Melvyn looks into the mirror and the world's most eminent organizational expert stares straight back. Or does he? "No two ways about it," he mumbles to himself through unkempt whiskers, "Dr. Fink's getting a little jaded around the edges." And in saying this, the good doctor is being remarkably kind to himself. Between you and me, Fink's a mess.
There's no getting away from this simple fact: in order to be recognized as an authority one has to look like an authority. Of course, if you're fortunate enough to be a top celebrity then a rogue touch of raggedness or a strange predilection for chocolate biscuits can add a dash of zestful color to an already outlandish style. But there are limits. A glance into the mirror confirms that in the case of Dr. Xavier Fink all respectable restraints were long since breached.
To be fair, he's got a good excuse. In the corner of Fink's office a pendulous pyramid of neglected post quietly implodes under its own weight. Several envelopes containing big checks wait to be opened and cashed. A spurned answering machine pulsates red with urgent regularity. Hamburg, Brussels, Houston, Milan, and London—all visited in the last few weeks. Fink's been away on business and let his appearance lapse.
He badly needs tonsorial attention, which is easier said than done. He calls Henri the Barber, formerly know as The Engraver in certain circles following an unfortunate shaving accident with a petulant customer. These days Henri is a reformed character who years ago set himself up as the preferred supplier to the coaching profession on the advice of Dr. Fink, who'd suggested he specialize in some market niche. Henri's wife Mavis, d.b.a. "Madame Fifi Leblanc," runs the beauty salon next door. Between them, Henri and Mavis know everything there is to know about the comings and goings in their local coaching community.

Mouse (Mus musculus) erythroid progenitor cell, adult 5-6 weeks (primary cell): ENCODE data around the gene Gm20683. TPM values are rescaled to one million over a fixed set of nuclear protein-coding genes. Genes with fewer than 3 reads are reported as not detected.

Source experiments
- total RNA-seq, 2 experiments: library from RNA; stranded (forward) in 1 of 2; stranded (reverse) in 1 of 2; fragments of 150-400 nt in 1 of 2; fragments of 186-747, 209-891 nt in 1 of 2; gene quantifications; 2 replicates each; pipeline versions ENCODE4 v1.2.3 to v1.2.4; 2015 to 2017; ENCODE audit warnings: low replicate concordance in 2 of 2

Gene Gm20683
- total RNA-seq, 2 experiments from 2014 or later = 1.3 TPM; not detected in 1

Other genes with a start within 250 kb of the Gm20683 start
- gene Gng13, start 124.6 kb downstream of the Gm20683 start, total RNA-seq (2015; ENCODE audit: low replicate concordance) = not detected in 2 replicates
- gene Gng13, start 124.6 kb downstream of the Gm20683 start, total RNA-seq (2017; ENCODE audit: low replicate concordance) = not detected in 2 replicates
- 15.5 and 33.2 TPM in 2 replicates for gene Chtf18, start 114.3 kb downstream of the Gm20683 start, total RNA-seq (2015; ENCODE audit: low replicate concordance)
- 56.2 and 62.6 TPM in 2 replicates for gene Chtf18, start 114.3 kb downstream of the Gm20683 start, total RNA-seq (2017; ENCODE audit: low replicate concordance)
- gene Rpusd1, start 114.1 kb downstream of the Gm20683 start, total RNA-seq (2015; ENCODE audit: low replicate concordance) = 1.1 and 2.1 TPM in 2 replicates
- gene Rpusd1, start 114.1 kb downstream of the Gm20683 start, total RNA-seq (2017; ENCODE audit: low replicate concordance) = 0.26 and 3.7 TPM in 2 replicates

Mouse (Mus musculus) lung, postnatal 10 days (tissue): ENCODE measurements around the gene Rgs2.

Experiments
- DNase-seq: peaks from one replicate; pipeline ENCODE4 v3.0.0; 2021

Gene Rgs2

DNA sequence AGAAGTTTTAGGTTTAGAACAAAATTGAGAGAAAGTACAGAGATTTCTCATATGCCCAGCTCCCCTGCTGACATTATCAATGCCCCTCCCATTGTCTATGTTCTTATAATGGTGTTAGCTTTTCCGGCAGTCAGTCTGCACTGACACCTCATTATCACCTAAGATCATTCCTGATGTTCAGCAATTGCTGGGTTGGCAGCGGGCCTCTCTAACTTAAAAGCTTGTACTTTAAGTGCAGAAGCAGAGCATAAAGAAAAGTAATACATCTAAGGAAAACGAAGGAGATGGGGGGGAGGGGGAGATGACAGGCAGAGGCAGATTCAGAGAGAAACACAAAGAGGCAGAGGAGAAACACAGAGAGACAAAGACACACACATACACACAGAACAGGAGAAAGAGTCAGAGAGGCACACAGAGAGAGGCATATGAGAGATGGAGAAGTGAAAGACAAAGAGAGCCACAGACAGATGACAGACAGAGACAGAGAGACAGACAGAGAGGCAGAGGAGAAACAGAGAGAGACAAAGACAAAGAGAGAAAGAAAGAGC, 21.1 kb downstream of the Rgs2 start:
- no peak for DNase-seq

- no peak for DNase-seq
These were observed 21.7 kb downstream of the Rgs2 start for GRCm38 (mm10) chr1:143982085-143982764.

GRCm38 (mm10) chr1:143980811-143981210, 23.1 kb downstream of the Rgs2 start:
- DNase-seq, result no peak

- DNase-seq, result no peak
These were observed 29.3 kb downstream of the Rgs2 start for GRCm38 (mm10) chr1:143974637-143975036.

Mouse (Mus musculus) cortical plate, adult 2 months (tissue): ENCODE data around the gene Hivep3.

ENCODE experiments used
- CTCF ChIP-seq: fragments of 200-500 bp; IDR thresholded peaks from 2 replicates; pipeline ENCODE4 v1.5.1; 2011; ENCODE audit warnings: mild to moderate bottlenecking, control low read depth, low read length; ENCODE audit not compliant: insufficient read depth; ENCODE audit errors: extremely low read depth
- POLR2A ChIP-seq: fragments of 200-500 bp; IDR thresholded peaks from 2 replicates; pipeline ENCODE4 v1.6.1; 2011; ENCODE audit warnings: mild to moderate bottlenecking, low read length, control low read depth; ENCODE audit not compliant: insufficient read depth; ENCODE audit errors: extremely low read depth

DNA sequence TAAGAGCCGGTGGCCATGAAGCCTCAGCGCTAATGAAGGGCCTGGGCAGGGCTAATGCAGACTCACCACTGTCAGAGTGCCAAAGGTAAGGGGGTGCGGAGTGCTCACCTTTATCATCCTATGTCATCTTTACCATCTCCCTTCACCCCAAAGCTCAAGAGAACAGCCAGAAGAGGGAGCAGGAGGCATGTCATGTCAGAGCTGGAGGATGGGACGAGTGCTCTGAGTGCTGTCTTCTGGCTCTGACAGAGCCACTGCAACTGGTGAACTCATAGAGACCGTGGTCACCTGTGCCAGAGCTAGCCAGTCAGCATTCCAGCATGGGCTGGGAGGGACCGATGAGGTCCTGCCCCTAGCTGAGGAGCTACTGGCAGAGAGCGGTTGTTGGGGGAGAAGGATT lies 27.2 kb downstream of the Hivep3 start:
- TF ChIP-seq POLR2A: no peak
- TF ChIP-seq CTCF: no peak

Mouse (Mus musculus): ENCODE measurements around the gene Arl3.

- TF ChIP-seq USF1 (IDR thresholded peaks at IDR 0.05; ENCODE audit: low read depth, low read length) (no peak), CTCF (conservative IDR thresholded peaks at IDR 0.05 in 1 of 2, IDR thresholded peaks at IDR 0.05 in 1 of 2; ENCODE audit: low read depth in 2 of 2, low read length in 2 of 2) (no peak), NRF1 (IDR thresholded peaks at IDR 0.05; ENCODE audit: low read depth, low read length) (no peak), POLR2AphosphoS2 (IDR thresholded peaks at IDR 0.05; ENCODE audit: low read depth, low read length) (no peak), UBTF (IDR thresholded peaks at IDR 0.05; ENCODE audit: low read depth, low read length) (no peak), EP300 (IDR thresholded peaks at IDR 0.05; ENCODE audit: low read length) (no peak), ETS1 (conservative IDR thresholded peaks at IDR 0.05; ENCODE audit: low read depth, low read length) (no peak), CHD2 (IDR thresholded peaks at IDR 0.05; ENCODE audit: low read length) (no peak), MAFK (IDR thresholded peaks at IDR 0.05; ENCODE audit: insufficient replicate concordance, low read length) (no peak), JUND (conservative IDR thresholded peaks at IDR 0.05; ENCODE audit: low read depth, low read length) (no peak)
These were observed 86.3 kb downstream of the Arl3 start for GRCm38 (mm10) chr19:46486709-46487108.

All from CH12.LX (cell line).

Henri has a full appointment book stretching far into the next millennium. Luckily, he has a last-minute cancellation. So Fink can have his plumage attended to if he heads straight for the shop. Thirty minutes later he finds himself manacled to the barber's chair.
"You're the most bedraggled coach I've ever seen," says Henri. "I haven't seen you in ages. All my other customers come in maybe two or three times a day."
"How come you've gotten that busy recently?" Fink asks from under his cotton coverall.
"It's the economy," answers Henri, picking up his largest pair of scissors to make an initial foray into the dense rainforest. "My shop's jammed full of executive coaches with nothing to do. Sometimes they just come in to read the papers. It reminds me of stories my grandpa told me about his barber shop way back in the ‘30s. There was no work to be found and his place got turned into a sort of social club.
"You got your appointment only because one of my regulars heard the phone ring just as he left home on his way here. Before he could answer, the ringing stopped. He called me to say he's sorry but he just can't take the risk of leaving home in case a prospect's trying to get hold of him, and he's petrified that they'll call again while he's out. Personally I think chances are that the call was from some Bombay boiler room unloading phony stocks; they call me all the time. But that's life."